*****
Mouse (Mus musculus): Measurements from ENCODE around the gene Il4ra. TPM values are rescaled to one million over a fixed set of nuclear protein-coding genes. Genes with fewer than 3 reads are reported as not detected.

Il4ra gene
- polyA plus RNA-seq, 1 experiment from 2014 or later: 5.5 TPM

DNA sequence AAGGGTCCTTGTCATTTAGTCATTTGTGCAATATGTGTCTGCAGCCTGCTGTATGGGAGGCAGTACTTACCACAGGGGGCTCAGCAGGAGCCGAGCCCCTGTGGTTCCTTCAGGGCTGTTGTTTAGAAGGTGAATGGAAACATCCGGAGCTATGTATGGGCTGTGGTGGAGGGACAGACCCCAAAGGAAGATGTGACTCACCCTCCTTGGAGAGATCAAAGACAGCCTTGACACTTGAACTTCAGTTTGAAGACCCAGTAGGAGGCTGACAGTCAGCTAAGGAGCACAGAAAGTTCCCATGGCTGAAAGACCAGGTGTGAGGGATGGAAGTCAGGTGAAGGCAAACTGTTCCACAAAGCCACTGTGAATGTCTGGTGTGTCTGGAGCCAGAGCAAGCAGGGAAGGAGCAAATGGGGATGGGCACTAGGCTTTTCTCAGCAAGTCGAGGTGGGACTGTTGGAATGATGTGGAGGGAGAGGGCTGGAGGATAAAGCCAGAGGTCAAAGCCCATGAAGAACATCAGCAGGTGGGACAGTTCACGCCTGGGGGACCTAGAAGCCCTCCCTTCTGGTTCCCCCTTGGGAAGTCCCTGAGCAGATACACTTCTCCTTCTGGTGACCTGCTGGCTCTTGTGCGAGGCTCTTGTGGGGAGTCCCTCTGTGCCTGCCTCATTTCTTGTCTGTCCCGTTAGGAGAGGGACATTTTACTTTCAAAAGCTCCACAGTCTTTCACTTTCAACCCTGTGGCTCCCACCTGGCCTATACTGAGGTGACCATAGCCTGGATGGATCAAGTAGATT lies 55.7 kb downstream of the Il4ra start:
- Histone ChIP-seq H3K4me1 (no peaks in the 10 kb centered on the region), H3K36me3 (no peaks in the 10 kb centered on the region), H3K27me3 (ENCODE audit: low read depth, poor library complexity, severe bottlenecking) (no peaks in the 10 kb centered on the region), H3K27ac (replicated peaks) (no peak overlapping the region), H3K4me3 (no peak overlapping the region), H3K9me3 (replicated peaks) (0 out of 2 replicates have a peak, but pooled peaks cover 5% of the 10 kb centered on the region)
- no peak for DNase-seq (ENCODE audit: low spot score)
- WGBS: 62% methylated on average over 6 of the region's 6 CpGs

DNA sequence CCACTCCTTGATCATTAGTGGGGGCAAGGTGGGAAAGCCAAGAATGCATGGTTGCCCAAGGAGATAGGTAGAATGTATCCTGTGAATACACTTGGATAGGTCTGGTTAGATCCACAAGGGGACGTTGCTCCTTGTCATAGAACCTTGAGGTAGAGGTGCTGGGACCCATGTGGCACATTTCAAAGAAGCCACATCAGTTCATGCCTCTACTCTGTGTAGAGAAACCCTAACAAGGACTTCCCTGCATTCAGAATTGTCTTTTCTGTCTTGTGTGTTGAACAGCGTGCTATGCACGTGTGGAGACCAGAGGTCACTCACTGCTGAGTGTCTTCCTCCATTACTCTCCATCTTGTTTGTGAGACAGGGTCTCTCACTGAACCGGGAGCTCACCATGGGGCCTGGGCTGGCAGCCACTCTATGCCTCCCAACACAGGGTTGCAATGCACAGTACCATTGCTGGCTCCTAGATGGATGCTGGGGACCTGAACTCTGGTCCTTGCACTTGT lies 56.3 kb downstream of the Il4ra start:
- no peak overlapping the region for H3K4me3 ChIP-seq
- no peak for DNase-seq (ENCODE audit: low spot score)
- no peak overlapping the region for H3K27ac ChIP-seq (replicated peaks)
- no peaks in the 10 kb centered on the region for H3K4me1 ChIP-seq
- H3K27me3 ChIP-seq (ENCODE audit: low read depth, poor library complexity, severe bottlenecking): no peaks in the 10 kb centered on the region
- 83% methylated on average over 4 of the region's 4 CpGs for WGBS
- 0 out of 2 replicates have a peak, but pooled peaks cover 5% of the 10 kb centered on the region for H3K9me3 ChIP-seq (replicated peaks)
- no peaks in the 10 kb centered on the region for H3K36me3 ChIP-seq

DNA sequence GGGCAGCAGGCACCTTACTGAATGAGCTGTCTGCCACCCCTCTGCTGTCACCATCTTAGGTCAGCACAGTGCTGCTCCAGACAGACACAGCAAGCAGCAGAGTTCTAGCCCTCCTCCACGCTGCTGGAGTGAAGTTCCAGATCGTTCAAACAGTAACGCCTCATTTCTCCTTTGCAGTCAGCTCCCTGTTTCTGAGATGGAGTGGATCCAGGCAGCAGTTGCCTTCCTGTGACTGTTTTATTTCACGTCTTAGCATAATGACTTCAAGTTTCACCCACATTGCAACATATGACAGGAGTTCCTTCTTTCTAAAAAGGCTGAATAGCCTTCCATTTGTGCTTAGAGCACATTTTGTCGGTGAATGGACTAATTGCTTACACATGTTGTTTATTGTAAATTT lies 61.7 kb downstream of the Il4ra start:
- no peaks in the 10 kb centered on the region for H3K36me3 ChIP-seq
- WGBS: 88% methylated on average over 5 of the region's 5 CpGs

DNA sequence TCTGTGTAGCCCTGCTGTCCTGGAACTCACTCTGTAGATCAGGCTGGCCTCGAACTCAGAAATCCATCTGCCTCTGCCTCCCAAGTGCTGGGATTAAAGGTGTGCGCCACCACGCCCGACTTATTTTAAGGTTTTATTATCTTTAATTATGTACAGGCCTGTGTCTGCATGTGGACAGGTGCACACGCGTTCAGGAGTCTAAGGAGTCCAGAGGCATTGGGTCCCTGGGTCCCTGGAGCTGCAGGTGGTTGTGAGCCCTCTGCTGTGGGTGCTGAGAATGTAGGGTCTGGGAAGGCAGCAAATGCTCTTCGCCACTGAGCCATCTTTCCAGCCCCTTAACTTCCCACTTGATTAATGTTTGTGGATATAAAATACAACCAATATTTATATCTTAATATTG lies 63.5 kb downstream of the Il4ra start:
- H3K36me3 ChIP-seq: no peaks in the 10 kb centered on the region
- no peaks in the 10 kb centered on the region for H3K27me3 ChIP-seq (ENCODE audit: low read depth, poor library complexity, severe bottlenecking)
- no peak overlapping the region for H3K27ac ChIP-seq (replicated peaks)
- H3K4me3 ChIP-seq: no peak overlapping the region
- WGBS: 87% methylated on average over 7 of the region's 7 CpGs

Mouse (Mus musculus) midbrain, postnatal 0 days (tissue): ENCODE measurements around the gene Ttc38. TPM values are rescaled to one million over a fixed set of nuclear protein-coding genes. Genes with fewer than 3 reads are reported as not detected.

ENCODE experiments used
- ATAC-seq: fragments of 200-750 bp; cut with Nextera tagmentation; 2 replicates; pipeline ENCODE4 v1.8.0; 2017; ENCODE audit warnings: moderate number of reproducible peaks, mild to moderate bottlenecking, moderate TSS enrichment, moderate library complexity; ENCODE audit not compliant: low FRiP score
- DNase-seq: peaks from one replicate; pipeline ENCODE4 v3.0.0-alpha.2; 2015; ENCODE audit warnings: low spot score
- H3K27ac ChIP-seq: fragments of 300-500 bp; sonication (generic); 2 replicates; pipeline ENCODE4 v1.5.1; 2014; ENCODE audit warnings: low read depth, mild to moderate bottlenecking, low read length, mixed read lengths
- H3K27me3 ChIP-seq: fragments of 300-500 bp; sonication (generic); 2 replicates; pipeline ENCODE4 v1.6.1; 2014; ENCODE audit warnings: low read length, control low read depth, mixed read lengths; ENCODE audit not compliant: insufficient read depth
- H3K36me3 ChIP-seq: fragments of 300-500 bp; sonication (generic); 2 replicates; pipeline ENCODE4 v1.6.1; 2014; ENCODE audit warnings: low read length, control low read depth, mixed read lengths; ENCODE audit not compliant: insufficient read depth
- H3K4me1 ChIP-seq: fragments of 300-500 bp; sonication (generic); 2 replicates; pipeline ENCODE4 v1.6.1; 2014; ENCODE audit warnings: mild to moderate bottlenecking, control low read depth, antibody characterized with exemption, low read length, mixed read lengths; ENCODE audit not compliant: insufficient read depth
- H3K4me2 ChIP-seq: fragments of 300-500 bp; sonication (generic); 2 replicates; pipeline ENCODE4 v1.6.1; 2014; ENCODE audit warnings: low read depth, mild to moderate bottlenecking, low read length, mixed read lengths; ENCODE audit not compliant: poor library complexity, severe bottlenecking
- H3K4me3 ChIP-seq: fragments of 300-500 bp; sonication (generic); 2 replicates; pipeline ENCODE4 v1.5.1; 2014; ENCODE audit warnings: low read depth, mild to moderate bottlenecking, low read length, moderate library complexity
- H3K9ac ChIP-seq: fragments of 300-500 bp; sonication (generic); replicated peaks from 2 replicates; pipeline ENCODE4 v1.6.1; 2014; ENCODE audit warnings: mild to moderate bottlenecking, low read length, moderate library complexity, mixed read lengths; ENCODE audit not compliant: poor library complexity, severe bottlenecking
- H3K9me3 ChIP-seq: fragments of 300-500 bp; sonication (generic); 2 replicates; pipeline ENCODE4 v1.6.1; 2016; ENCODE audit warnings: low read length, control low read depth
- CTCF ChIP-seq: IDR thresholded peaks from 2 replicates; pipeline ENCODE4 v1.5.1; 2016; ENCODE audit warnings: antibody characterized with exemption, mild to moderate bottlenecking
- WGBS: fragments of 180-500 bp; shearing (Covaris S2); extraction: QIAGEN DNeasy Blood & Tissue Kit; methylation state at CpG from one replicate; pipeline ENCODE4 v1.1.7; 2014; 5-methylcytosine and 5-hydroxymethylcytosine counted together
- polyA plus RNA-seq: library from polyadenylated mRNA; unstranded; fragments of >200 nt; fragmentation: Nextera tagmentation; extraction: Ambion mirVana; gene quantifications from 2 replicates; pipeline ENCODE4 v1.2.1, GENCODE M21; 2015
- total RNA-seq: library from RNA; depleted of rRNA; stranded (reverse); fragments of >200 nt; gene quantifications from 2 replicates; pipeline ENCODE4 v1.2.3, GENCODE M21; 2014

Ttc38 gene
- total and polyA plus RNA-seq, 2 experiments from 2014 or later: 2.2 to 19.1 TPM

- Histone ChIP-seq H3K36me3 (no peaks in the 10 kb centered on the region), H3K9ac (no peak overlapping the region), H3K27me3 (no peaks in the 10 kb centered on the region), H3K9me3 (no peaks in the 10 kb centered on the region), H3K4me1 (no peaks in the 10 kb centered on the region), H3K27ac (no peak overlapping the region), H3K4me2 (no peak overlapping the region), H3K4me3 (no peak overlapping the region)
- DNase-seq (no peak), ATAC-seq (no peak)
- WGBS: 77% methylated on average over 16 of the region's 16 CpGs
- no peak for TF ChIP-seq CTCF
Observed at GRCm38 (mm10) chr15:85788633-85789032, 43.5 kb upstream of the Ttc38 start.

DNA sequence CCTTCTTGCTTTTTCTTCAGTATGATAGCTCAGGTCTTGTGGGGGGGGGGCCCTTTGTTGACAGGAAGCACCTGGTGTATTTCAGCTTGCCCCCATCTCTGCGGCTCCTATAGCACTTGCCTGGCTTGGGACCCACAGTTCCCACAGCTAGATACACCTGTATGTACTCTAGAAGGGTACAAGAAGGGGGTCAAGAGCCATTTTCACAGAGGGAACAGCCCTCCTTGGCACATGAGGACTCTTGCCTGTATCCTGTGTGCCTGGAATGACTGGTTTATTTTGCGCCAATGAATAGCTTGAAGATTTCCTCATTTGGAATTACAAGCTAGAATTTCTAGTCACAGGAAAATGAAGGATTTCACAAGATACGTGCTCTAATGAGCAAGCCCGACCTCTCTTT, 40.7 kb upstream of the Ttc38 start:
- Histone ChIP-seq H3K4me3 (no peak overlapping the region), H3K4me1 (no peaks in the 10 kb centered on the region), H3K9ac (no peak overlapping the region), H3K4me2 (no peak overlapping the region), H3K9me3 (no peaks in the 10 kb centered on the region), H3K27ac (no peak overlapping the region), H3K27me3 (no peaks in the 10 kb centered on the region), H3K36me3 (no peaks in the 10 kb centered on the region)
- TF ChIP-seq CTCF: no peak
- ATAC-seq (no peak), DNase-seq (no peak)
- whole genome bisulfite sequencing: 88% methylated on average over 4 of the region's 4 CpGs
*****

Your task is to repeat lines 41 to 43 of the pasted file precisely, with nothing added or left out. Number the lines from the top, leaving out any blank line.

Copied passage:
- total RNA-seq: library from RNA; depleted of rRNA; stranded (reverse); fragments of >200 nt; gene quantifications from 2 replicates; pipeline ENCODE4 v1.2.3, GENCODE M21; 2014

Ttc38 gene
- total and polyA plus RNA-seq, 2 experiments from 2014 or later: 2.2 to 19.1 TPM